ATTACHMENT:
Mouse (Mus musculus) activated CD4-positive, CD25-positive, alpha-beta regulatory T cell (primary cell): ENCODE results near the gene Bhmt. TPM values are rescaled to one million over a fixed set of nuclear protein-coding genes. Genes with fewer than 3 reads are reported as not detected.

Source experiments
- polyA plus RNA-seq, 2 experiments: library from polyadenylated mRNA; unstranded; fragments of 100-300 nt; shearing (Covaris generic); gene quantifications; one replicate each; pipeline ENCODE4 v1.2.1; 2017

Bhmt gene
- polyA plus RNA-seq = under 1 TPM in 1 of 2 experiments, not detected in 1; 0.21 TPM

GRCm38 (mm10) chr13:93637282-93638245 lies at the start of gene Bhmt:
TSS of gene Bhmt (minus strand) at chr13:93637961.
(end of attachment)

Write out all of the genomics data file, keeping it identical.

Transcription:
Mouse (Mus musculus) activated CD4-positive, CD25-positive, alpha-beta regulatory T cell (primary cell): ENCODE results near the gene Bhmt. TPM values are rescaled to one million over a fixed set of nuclear protein-coding genes. Genes with fewer than 3 reads are reported as not detected.

Source experiments
- polyA plus RNA-seq, 2 experiments: library from polyadenylated mRNA; unstranded; fragments of 100-300 nt; shearing (Covaris generic); gene quantifications; one replicate each; pipeline ENCODE4 v1.2.1; 2017

Bhmt gene
- polyA plus RNA-seq = under 1 TPM in 1 of 2 experiments, not detected in 1; 0.21 TPM

GRCm38 (mm10) chr13:93637282-93638245 lies at the start of gene Bhmt:
TSS of gene Bhmt (minus strand) at chr13:93637961.